What’s Next for Neurology: Groundbreaking early-career research and inspiring professional contributions
The 2022 Derek Denny-Brown Young Neurological Scholar Symposium takes place Monday, October 24, 1:15–3:15 p.m. CT at the ANA 2022 Annual Meeting in Chicago. Register now to attend!
At the Derek Denny-Brown Symposium, early-career researchers share work that is changing the neurology and neuroscience field, and the ANA honors its members’ exceptional contributions to research, teaching, and volunteer service. The Symposium is chaired by Michael D. Geschwind, MD, PhD, FANA, Professor of Neurology and the Michael J. Homer Family Chair in Neurology at the University of California, San Francisco; and Laurie Gutmann, MD, FANA, Professor and Chair of Neurology at Indiana University School of Medicine. We spoke with Dr. Geschwind about what awaits this year’s attendees.
What new research will Derek Denny-Brown Symposium attendees hear about?
Geschwind: The Symposium highlights novel, often groundbreaking work by junior investigators. It provides an opportunity to see who is coming up in the field and what their interests are. The awardees’ work is just astounding. [KP1]
Gemma Carvill, who won the Derek Denny-Brown Young Neurological Scholar Award in Neuroscience, has done terrific research identifying new genes and determining the pathogenicity of variants of unknown significance in epilepsy. Sami Barmada won the extremely competitive Basic Science award for novel work in discovering pathways involved in ALS and FTD, including the roles of TDP-43 and other proteins. Brian Edlow, who won the Clinical Science award, developed a connectivity map for the human ascending arousal network, and works on predicting and promoting recovery of consciousness in persons with traumatic brain injury.
Grass Foundation Award winner Derek Narendra studies pathogenesis of many neurodegenerative diseases and movement disorders with a focus on reducing mitochondrial damage. The Wolfe Neuropathy Research Prize went to Stephanie Eid for her cross-disciplinary work on diabetic neuropathy and therapies that affect peripheral neuropathy before irreversible damage occurs.
Why are the other, professional recognition awards given at the Symposium so important?
Geschwind: The recipients of these awards are often the best of the best, and to be able to hear about their research and paths is not only educational but also inspiring. They make us want to do even better in our own work.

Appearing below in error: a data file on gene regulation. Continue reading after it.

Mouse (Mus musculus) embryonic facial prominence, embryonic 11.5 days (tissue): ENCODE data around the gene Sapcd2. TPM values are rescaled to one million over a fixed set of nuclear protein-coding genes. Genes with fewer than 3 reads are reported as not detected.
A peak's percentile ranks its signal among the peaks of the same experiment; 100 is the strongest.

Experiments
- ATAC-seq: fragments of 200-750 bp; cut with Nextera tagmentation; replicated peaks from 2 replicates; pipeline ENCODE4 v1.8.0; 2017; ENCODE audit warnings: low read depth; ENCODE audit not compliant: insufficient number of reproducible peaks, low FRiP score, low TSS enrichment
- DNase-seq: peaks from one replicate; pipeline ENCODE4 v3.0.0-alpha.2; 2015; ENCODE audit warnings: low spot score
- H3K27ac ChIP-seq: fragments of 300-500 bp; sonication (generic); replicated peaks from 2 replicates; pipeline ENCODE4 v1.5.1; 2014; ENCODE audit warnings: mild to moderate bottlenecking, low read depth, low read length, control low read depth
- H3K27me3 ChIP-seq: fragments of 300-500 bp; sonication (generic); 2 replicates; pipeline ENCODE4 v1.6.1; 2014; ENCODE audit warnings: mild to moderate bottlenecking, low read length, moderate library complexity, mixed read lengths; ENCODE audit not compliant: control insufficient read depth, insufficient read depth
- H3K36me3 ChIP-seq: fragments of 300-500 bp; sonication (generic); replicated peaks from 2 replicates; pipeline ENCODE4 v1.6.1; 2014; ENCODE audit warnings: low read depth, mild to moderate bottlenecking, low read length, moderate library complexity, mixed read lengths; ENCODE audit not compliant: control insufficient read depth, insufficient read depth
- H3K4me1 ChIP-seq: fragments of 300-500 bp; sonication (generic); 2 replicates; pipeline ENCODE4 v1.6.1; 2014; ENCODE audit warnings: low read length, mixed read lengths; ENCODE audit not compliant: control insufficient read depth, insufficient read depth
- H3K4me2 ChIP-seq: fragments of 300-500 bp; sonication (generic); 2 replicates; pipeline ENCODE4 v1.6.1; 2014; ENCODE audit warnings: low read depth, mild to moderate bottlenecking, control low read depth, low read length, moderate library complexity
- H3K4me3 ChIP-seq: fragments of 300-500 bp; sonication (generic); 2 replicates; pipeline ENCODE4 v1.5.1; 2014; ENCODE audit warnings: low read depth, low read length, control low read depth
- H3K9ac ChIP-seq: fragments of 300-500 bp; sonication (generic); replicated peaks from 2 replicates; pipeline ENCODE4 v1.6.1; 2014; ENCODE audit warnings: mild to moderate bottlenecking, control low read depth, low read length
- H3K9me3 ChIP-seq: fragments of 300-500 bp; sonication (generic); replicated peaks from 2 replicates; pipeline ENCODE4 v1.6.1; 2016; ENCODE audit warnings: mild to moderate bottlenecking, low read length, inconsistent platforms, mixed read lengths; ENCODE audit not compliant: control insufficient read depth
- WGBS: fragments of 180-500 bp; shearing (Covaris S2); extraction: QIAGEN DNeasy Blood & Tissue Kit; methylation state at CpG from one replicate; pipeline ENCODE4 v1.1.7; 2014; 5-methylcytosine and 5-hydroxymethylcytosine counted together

For example, Bruce Ovbiagele is receiving the Audrey S. Penn Lectureship Award for program-building or scholarship to promote health equity. He has given back in a way that affects the research landscape and cultivates a more diverse group of scholars in neurology.
We give the Distinguished Neurology Teacher Award to people who have managed to bring their teaching to a national or international audience. Awardee Deanna Saylor established a postgraduate training program in neurology in Zambia that will have a lasting impact on—and probably beyond—an entire nation.
The ANA Awards for Clinical and Scientific Excellence honor careers dedicated to neurological research. Wolf-Dieter Heiss is a pioneer in the field of stroke and neurology whose work has had major impact not just in Europe but also in the United States.
We also recognize Awards for Excellence in Service to the ANA. Romer Geocadin played a key role in helping the ANA move its educational methods to online learning during the pandemic, which should have a long-lasting impact on ANA teaching and training. And for more than 20 years, Shri Mishra has served on numerous ANA committees and has been a strategic advisor, an incredible contributor, and has fostered important international collaborations.
Were there any trends you noticed among the award nominees?
Geschwind: Studying mechanisms of neurodegenerative disease, especially mechanisms that might be active across multiple diseases, was certainly a large trend this year. We’re seeing exciting work in the less-common dementias including Alzheimer's-related dementias, particularly several proteinopathies. There also were several candidates working in neurogenetics—using the latest techniques to identify the genetic underpinnings of neurological disease, and for good reason: their work should ultimately help us learn how we might treat and even cure these diseases.
One thing to note for the future nominations is that there were several candidates who work in translational research who were nominated for one specific award but who might have also fit into another award category. When appropriate, nominators should consider nominating candidates for more than one category. Also, historically we tend to receive a majority of nominations from the higher-ranked academic institutions, but there are terrific people at lesser-known institutions doing phenomenal work. We'd encourage nominations for anyone who has made seminal contributions to their field regardless of where they were trained or work, because we really look at people based on their body of work.